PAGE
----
The outrage over the self promotion above comes from the violation of the "examination of your skill by qualified individuals" part of our ranking tradition.


As a community, we fundamentally believe it is impossible to accurate assess one's own skills, so therefore some external authority has to do it.  I admit, I tend to agree with this line of thinking, as I have found, if I am honest, I am not a very good judge of my own skill (both what I'm good at, and what I'm not so good at).


It's "normal" in our world to have rank conferred FROM authorized people TO an individual.


There are people out there who claim black belt rank - VERY HIGH black belt rank, up to Grand Master (and beyond, making up nonsense titles) - in a laundry list of martial arts, collecting ranks and titles like Pokemon.  

Many of them have been granted those ranks by belt mills for a fee (or for a trade - I'll rank you in my organization, and you do the same for me in yours).  Or, after earning a belt in a legit martial art, they go off and create their "own" martial art, and then claim nobody else is qualified to rank them in their made-up nonsense martial art ("How can you judge me, the creator of Chartreuse Dragon Karate-fu-do?  I'm the creator of the art, on the same level as Bruce Lee and Ed Parker!").


So, barring frauds and fakes, the idea of someone promoting themselves to a rank just seems so contrary to how things are done in the legitimate martial arts world.


Frauds are often pretty easy to spot, but not always, especially when you are a newbie or you come from a very different martial arts tradition.  That's why you get people obsessing over being able to prove one's lineage to underscore one's authority and legitimacy as having come from a line of legit people before them.


Lineage says, "My teacher says I am (x) rank, and his teacher granted him (y) rank, and her teacher granted her (z) rank, who was a direct student of the founder of our style as the ultimate authority", which makes our authority greater as a result than just some guy waving around nunchucks in his mom's basement or garage having watched a lot of YouTube videos.


Of course, when challenged, we have to back all that up on the mat, but it's impossible to do so for every person we meet, due to time and distance and expense.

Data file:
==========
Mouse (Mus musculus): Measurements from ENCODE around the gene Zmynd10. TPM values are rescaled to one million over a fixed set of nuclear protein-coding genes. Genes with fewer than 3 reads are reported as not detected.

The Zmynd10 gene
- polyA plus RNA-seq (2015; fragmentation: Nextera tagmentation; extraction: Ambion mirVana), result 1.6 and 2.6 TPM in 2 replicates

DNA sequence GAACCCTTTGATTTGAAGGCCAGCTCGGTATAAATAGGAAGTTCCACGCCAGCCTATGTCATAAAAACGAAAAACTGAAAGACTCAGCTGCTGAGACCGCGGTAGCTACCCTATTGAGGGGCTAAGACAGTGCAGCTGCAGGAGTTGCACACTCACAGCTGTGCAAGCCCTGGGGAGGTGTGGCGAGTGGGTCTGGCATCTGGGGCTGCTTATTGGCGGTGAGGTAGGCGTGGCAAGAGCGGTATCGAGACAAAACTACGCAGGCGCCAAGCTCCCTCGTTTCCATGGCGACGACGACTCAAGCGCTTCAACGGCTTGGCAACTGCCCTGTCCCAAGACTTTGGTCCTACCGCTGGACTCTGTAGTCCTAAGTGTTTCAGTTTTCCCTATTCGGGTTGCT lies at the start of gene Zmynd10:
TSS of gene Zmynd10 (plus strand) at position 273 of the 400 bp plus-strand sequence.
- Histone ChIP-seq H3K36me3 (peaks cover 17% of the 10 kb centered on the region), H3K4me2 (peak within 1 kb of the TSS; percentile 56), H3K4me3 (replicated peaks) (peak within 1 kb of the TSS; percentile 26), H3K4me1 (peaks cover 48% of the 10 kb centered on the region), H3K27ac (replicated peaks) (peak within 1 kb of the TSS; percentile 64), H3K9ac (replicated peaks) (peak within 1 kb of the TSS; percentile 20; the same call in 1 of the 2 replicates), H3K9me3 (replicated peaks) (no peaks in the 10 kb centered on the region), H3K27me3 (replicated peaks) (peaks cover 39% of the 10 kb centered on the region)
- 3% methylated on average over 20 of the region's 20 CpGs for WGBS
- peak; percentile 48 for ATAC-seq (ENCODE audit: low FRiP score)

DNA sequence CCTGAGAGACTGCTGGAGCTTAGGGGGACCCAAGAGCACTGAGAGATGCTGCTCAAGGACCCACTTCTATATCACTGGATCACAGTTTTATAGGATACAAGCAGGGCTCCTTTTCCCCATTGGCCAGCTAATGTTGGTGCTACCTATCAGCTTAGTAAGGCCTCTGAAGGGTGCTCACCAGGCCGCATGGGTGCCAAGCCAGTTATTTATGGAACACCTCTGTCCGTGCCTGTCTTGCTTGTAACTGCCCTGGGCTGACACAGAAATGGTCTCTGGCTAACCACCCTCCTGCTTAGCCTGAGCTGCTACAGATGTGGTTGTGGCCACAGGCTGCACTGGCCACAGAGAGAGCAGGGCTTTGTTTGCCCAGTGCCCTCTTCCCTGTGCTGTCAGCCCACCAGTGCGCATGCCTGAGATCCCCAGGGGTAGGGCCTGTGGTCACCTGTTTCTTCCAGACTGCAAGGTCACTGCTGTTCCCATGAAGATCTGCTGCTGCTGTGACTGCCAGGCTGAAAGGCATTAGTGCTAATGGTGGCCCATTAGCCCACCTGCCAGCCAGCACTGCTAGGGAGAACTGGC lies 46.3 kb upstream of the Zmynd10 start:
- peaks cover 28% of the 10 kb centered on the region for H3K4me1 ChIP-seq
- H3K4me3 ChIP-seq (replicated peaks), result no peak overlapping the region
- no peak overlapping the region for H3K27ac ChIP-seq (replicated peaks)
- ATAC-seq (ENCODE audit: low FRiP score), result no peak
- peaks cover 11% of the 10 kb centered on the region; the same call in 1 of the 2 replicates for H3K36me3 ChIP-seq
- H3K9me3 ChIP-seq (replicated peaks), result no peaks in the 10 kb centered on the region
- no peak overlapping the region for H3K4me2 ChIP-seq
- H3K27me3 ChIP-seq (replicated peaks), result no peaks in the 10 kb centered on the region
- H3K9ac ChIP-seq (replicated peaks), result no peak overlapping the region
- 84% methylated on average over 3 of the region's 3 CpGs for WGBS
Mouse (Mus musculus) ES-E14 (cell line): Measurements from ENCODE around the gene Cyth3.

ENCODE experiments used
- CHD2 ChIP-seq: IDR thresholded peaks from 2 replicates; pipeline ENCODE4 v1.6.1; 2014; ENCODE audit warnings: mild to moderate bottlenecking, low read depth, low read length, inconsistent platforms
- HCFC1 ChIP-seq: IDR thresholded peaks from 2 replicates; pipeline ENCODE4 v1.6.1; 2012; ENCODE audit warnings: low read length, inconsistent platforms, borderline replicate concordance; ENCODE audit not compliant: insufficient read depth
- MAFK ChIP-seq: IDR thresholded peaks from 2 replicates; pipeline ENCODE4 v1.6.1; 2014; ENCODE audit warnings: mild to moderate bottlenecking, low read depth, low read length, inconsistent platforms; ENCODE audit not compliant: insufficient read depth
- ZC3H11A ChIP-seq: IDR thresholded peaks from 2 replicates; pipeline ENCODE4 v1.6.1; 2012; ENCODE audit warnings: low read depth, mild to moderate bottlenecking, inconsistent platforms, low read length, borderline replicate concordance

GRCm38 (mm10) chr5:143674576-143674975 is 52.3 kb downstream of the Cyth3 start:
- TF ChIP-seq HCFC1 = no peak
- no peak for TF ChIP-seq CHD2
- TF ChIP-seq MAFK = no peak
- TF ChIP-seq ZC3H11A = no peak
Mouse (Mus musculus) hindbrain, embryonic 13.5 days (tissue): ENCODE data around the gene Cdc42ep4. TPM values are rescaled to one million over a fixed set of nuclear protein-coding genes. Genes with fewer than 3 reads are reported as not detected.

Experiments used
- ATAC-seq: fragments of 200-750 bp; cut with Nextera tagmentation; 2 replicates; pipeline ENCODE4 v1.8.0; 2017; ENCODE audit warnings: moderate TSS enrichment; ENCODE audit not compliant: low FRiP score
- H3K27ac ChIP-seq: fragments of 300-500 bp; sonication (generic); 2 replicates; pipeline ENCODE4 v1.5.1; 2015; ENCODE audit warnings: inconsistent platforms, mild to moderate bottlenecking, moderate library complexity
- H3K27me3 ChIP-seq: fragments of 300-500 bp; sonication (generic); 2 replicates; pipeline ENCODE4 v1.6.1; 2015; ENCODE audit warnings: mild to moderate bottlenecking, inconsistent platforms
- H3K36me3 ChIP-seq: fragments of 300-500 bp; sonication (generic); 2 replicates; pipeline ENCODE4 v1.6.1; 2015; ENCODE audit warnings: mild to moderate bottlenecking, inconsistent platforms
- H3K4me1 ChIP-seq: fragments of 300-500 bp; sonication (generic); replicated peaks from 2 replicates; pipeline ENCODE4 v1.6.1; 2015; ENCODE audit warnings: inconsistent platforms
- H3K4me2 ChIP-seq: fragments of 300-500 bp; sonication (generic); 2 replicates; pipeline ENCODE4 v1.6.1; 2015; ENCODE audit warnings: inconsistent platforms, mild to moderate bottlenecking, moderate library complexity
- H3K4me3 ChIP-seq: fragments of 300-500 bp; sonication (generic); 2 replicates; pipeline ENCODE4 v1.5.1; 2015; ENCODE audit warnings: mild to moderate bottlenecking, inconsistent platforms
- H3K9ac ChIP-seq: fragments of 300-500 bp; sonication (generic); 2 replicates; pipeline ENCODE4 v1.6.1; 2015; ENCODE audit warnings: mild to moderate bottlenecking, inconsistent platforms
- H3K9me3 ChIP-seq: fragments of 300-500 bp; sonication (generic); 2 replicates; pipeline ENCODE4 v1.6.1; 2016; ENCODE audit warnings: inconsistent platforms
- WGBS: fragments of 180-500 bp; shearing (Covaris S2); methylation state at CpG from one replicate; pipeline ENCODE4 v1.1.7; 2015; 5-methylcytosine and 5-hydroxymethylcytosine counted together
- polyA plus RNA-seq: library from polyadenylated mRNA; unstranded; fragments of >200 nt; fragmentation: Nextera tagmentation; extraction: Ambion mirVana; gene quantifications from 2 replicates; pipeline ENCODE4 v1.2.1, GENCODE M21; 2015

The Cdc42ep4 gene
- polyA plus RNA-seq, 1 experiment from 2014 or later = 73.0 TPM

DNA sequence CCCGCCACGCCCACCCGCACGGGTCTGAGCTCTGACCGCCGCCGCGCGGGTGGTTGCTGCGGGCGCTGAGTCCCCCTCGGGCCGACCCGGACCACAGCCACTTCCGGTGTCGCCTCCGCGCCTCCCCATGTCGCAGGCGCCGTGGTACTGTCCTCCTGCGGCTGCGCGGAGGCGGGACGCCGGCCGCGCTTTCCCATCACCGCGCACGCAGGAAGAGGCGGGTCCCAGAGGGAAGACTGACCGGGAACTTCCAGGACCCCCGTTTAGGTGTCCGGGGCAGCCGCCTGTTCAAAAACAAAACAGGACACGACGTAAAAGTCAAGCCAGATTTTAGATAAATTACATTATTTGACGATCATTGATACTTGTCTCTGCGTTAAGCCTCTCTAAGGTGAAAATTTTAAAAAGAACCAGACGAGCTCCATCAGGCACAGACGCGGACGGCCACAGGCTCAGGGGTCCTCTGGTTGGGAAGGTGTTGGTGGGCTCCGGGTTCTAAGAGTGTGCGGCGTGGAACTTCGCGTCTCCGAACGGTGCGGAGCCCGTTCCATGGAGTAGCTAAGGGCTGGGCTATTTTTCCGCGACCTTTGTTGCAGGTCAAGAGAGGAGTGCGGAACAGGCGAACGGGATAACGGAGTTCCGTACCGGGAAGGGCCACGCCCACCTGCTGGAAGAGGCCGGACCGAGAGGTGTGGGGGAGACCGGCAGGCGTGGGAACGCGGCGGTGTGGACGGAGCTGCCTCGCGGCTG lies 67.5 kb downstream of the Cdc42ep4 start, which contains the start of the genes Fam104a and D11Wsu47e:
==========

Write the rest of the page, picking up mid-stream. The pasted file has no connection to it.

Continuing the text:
But let's grant, for a moment, that we aren't talking about Fakey McFraud and his "rare" martial art nobody practices but him or his worthless piece of paper and Hall of Fame plaque from the Martial Arts Buddy Glad-Handing Club (only $19.99 for lifetime membership!).


Let's assume we're talking legit martial artists creating a legit martial arts style.  Is self-promotion ALWAYS something that's bad?


I think that really depends, and it's hard to tell at the time it's happening.  It may be something we can only truly judge in hindsight.


Ultimately, to be legit in your rank, you have to have other legit people confirm it somehow. You can't just claim it and expect that everyone in the world will just go along without questioning it or testing it.


Skill always tells the story, and no martial art develops in a vacuum, even if it is a new style.  So that's one way, the best and most reliable way: he or she proves it by contesting against other highly skilled martial artists, either in sparring or in friendly demonstration and geeking out. And then those people will confirm or not confirm it.


Is self promotion of Joe McCaffrey legit?  Honestly, time and training on the mats will tell the story.  If he wishes for the outside world to consider him legit, he has to roll with experts from outside of his school that can assess him properly.


He may or may not care if the rest of us consider him legit at all.  That could affect his ability to attract students in the long run, but hey, it's his choice, right?


So what do you think about self promotion?  Is it legit?  Or is it always something that just shouldn't be done?  Let us know in the comments!